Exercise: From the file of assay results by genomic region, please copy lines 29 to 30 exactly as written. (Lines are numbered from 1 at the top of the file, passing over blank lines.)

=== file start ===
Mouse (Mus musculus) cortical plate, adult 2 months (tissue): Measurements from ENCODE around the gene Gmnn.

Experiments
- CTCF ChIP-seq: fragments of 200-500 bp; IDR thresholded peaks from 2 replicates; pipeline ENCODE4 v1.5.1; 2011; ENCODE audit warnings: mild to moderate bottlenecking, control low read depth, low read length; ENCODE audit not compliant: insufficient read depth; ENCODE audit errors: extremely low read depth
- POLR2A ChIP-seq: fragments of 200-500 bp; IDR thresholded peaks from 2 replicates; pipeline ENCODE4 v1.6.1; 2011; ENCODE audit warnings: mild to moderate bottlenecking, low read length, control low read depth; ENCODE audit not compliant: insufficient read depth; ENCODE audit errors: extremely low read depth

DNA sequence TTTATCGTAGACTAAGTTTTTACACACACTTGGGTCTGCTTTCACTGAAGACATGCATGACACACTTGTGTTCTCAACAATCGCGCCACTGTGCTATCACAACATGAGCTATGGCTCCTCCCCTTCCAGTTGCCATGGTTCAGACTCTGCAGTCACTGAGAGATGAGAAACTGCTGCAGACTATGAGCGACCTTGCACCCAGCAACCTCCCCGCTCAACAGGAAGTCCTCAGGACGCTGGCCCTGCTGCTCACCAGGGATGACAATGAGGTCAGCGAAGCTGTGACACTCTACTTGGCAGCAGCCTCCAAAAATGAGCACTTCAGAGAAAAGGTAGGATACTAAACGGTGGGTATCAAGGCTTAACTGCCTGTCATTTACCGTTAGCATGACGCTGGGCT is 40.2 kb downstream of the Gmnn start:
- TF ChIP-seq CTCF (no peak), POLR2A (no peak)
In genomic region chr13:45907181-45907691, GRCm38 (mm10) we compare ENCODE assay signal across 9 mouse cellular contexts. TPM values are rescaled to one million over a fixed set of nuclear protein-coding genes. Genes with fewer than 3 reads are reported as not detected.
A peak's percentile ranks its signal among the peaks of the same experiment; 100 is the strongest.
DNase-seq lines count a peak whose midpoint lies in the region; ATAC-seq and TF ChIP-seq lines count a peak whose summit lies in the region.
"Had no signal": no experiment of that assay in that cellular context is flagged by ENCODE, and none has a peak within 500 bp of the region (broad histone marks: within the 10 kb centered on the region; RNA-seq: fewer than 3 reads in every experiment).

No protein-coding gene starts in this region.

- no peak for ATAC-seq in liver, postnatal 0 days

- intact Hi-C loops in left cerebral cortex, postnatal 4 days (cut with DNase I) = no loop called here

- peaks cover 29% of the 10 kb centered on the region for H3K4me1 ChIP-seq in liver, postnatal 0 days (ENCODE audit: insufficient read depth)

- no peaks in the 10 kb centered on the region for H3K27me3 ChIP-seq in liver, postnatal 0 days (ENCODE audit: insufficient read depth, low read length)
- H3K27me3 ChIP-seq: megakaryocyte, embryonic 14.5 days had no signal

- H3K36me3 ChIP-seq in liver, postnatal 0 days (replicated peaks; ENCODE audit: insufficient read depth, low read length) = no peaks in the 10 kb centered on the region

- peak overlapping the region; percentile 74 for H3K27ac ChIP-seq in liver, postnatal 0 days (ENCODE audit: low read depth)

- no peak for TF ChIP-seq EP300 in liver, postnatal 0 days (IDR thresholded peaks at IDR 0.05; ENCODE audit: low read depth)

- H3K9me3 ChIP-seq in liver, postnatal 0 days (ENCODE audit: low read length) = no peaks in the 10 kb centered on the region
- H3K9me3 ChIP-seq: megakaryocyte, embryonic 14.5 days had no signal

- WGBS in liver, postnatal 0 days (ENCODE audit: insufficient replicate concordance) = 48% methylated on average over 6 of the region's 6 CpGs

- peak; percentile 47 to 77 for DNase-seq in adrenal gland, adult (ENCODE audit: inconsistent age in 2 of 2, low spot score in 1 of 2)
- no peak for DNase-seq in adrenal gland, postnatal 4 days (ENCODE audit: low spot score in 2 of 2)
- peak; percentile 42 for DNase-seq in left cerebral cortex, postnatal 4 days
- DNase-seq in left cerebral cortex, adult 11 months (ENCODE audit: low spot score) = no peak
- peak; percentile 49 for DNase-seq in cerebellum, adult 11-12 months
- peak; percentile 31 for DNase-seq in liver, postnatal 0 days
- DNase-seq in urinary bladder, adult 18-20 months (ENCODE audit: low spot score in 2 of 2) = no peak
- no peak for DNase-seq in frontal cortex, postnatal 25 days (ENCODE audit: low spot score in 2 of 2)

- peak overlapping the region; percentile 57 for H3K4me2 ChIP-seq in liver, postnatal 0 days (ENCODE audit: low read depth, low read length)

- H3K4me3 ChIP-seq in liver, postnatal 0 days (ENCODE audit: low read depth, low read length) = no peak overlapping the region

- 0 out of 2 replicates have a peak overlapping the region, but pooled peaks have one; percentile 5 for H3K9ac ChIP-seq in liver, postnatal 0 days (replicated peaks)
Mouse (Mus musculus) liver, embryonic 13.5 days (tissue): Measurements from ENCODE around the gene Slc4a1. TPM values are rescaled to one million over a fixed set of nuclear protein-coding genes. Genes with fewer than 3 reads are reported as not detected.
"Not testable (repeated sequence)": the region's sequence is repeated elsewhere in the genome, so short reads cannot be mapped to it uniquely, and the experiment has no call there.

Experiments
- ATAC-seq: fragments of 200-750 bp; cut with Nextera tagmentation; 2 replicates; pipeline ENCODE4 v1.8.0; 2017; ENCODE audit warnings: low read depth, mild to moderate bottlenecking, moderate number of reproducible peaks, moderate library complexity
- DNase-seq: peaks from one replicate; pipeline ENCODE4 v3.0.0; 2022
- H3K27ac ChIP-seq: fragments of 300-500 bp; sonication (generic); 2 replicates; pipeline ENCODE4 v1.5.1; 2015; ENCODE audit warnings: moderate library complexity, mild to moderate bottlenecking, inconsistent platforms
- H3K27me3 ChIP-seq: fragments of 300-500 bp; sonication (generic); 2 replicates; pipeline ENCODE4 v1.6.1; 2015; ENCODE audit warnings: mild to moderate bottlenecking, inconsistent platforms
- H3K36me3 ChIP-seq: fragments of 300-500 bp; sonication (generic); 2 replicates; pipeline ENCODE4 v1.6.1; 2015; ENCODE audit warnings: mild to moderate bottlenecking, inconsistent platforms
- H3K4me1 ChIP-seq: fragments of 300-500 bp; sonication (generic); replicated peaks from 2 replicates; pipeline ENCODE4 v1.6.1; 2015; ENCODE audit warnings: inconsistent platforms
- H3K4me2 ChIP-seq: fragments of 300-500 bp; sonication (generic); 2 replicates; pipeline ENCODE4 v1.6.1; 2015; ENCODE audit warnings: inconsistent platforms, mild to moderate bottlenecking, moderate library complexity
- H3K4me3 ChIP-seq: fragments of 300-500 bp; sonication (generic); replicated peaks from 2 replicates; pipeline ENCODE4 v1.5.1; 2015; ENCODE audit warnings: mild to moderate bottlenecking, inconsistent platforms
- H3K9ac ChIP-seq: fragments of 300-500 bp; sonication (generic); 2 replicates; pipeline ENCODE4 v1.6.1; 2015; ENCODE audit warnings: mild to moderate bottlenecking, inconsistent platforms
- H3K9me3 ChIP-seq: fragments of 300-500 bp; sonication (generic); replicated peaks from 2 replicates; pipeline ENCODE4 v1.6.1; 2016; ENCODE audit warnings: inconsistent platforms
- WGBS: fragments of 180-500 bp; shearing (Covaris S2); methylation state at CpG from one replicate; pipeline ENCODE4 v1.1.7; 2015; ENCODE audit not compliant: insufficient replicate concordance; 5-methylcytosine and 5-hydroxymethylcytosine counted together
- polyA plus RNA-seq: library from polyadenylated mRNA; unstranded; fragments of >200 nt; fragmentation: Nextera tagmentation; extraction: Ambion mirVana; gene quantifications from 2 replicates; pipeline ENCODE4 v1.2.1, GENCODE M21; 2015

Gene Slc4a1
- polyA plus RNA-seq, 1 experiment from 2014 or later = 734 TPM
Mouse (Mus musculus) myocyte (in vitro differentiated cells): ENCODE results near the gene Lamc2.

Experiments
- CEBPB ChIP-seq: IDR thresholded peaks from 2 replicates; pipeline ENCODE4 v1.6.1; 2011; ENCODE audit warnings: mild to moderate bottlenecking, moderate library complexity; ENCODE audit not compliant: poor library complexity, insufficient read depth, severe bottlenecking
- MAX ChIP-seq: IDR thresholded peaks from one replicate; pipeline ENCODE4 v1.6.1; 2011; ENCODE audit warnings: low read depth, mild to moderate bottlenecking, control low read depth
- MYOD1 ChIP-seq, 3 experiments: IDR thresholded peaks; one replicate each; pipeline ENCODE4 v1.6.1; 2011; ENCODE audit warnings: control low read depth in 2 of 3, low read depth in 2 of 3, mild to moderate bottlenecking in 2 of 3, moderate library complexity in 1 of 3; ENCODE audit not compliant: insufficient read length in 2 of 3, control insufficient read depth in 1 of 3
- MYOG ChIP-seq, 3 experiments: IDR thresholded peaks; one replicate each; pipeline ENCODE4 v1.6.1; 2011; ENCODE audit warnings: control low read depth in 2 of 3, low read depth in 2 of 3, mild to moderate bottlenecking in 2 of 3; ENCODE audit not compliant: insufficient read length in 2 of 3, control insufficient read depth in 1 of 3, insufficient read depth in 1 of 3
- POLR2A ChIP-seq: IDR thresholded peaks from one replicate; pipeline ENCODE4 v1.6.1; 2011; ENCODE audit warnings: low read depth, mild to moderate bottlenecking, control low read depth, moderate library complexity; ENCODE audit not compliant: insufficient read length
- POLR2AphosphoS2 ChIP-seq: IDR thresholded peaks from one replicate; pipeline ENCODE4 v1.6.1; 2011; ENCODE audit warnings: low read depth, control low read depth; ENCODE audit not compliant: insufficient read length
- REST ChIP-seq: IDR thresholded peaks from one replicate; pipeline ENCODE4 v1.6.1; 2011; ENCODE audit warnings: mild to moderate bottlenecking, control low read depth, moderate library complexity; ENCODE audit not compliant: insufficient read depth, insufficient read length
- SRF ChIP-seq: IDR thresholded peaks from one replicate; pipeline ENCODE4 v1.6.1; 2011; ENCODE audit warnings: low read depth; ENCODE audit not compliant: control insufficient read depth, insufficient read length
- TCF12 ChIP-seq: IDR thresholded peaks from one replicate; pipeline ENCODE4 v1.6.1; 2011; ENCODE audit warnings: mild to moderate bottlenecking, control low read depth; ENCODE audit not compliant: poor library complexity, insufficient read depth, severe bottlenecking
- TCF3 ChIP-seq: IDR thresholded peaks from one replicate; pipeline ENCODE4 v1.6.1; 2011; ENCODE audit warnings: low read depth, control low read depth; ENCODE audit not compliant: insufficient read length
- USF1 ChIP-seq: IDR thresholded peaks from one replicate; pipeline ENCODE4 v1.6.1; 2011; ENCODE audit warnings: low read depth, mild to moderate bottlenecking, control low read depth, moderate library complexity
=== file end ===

- DNase-seq in urinary bladder, adult 18-20 months (ENCODE audit: low spot score in 2 of 2) = no peak
- no peak for DNase-seq in frontal cortex, postnatal 25 days (ENCODE audit: low spot score in 2 of 2)